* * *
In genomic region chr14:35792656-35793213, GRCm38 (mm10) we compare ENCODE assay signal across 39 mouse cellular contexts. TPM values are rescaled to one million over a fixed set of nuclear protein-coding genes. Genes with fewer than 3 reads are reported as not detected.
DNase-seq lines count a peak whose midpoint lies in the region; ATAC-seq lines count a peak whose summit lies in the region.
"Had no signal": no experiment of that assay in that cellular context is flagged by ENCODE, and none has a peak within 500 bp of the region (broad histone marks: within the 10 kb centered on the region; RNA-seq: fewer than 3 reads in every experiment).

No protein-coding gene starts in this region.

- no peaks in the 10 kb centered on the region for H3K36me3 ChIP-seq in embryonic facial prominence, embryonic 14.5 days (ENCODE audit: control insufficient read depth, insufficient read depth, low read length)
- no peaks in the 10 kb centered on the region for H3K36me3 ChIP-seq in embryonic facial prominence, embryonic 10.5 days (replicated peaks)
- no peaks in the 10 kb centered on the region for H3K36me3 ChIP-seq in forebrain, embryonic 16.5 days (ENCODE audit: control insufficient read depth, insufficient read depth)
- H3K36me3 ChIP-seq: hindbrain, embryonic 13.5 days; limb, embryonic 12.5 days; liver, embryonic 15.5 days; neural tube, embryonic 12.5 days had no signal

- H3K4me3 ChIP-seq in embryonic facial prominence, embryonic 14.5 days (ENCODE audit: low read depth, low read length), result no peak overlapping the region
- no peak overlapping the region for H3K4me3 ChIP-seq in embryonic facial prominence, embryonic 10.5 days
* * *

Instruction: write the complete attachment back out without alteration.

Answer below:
In genomic region chr14:35792656-35793213, GRCm38 (mm10) we compare ENCODE assay signal across 39 mouse cellular contexts. TPM values are rescaled to one million over a fixed set of nuclear protein-coding genes. Genes with fewer than 3 reads are reported as not detected.
DNase-seq lines count a peak whose midpoint lies in the region; ATAC-seq lines count a peak whose summit lies in the region.
"Had no signal": no experiment of that assay in that cellular context is flagged by ENCODE, and none has a peak within 500 bp of the region (broad histone marks: within the 10 kb centered on the region; RNA-seq: fewer than 3 reads in every experiment).

No protein-coding gene starts in this region.

- no peaks in the 10 kb centered on the region for H3K36me3 ChIP-seq in embryonic facial prominence, embryonic 14.5 days (ENCODE audit: control insufficient read depth, insufficient read depth, low read length)
- no peaks in the 10 kb centered on the region for H3K36me3 ChIP-seq in embryonic facial prominence, embryonic 10.5 days (replicated peaks)
- no peaks in the 10 kb centered on the region for H3K36me3 ChIP-seq in forebrain, embryonic 16.5 days (ENCODE audit: control insufficient read depth, insufficient read depth)
- H3K36me3 ChIP-seq: hindbrain, embryonic 13.5 days; limb, embryonic 12.5 days; liver, embryonic 15.5 days; neural tube, embryonic 12.5 days had no signal

- H3K4me3 ChIP-seq in embryonic facial prominence, embryonic 14.5 days (ENCODE audit: low read depth, low read length), result no peak overlapping the region
- no peak overlapping the region for H3K4me3 ChIP-seq in embryonic facial prominence, embryonic 10.5 days